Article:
Big companies need to change fast if they want to attract and retain talent

Employer branding is currently living a golden moment and I couldn’t be happier. For years, I advocated the importance of internal branding and now I can see more and more companies starting to understand the importance of positioning their brand to their employees, not just to their customers.

Employer branding is also changing, and it’s changing fast. Like in the world of marketing, the digital revolution means that we need to move from one-way communication cascaded from the company to the current and potential employees, to a conversation model where employees are empowered to become Employer Brand ambassadors. Employees want to talk about their company, about what makes them work for their employer, what makes them get up every morning. We’re now used to sharing every detail of our life on social platforms, and work is a big chunk of our life. But what if companies embrace Employer Branding, even in its latest developments, but forget that the digital revolution also means a revolution about the way we work?

I recently had the chance to speak with the HR manager of a big MNC. She was telling me how the company is dedicated to their employees and shared their plans for the company’s Employer Branding. This MNC seems to genuinely care about their people and is willing to invest in Employer Branding in order to acquire the top talent available. When I asked her what would make the working environment unique and appealing, the HR manager spoke about how energetic and passionate the people who work there are. I then asked about flexibility and she was puzzled. She just told me that the people who work there are energetic and passionate, obviously there is no room for flexi-hours.

I must admit I was taken aback. As a business owner myself, working with clients and suppliers spanning across a 12h time zone difference, flexibility is key. If I was to work only during my day-time hours I would only get 1-2 hours per day with some of my stakeholders, which wouldn’t make any business sense.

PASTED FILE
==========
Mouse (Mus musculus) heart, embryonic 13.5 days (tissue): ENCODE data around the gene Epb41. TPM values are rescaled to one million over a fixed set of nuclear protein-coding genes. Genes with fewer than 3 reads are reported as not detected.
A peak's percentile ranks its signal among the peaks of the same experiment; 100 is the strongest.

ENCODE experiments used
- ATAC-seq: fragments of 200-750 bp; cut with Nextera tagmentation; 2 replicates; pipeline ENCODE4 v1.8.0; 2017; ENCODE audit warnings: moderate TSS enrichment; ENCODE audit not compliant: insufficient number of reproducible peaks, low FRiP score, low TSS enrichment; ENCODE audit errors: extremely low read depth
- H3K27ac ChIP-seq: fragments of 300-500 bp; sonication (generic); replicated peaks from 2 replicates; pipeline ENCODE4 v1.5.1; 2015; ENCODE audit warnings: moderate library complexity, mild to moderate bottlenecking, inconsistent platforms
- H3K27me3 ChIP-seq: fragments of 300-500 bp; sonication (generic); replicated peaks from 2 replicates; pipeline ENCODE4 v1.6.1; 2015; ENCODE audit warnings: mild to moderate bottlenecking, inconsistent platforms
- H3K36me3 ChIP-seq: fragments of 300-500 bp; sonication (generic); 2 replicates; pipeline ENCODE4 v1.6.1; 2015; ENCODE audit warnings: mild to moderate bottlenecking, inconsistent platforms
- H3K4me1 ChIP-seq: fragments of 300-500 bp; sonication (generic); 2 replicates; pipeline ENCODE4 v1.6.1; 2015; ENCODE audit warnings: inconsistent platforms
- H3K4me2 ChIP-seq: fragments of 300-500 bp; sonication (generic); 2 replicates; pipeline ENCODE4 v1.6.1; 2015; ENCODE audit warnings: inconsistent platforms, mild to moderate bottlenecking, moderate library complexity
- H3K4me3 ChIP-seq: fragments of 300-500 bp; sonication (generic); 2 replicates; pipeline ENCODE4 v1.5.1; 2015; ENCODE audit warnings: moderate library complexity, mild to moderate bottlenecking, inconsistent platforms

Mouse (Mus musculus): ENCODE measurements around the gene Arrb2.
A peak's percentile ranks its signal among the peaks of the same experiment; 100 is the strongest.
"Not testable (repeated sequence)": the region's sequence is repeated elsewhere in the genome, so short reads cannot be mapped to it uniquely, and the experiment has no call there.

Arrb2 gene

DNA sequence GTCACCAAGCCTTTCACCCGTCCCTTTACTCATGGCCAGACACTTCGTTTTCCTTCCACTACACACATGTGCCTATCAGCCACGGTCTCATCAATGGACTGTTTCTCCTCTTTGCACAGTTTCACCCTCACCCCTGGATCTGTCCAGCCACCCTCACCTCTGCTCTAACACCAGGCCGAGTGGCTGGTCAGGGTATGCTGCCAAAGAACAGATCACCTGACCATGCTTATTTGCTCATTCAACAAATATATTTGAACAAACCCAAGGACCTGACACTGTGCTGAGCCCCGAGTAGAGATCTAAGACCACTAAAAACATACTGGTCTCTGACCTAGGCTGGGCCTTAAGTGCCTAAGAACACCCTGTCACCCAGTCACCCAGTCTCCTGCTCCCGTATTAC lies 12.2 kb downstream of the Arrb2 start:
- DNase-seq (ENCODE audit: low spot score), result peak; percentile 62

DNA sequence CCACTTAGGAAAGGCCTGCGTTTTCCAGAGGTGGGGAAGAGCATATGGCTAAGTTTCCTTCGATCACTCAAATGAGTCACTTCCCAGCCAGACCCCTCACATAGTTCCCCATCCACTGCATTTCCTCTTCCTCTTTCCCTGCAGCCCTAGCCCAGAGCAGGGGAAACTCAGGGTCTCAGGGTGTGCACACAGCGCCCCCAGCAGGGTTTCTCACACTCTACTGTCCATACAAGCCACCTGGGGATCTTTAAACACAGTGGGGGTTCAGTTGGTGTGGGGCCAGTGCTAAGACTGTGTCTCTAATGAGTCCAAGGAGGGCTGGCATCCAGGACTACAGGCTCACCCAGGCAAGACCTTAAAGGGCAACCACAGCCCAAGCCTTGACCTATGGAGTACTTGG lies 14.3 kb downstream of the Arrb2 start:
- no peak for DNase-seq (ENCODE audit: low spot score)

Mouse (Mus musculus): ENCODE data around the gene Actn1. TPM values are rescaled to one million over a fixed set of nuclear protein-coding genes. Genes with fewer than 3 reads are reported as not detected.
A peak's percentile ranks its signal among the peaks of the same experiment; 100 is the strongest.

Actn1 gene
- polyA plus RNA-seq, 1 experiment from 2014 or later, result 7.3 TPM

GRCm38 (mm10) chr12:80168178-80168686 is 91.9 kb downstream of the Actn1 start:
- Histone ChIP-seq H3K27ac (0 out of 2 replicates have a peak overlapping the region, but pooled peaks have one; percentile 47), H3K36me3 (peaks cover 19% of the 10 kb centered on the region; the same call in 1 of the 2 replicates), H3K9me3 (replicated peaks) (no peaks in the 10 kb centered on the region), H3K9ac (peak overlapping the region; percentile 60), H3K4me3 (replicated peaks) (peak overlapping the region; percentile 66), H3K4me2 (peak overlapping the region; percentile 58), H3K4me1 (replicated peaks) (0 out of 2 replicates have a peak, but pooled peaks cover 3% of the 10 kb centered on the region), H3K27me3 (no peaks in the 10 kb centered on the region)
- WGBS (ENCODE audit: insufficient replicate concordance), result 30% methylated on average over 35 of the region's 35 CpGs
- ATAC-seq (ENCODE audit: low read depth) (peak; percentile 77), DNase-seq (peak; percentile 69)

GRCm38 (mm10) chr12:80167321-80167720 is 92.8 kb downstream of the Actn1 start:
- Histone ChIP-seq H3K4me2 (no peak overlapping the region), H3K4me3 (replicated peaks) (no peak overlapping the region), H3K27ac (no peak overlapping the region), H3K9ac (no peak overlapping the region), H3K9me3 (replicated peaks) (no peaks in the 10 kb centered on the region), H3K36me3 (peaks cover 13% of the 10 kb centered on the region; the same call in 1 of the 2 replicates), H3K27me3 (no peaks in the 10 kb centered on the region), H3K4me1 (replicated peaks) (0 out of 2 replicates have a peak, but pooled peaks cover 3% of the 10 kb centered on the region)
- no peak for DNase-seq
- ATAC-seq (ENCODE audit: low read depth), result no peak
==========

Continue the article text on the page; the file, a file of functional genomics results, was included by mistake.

Now, I appreciate that not all jobs can be fully flexible, that not everybody can work from the comfort of their own couch at 1am, but let’s consider 3 facts:

1) We know that small and micro businesses are taking the world by the storm and are becoming the driver of the economy (

2) We also know that Millennials prioritise work-life balance over other job benefits when choosing a company to work for (

3) Finally, we know that there are a significant number of employees with 10+ years of experience who suddenly quit their job, with all of the associated costs for their employer. These are mums that can’t balance work and family life.

What do these 3 facts have in common? Flexibility.

Micro and small businesses are agile, they move fast, they are receptive and adapt to the latest trends in their markets; they need to be flexible in order to beat the competition from bigger, more established companies. They often work long hours, but rarely on a traditional 9-to-6 schedule, they simply can’t afford it. They might have to work Saturdays and Sundays to get the job done, but most likely they don’t do it from their offices. Most likely they do it from their own homes, before breakfast or in the middle of the night, around their other priorities.

A young talent in a company might want to go to away for a long weekend leaving on a Friday, and they might be willing to work until midnight the night before to get their job done as much as if they were in the office all day Friday. In the same way, a parent might want to be there for pick-up after school but with an important deliverable for work, they will then happily work at 8pm after the kids are in bed as long as they had the chance to spend time with them.

Flexibility allows for talent to be creative and to work at the best of their abilities, in a happier place that empowers them to be responsible for delivering without neglecting their own life.

What companies need to understand is that the world is changing and big heavy mammoth business practices will only make them slower in the race to acquire talent that small businesses are already starting to win.

Giulia Iannucci is a brand strategist and digital marketing consultant with 14 years of experience gained across the EU, Australia, Asia and the UK. Founder of her own business, KnowThyBrand, Giulia helps her clients position their brand as the cornerstone of their company, and guide them in creating professional and compelling digital marketing campaigns.

Follow: @Giulia_KTB

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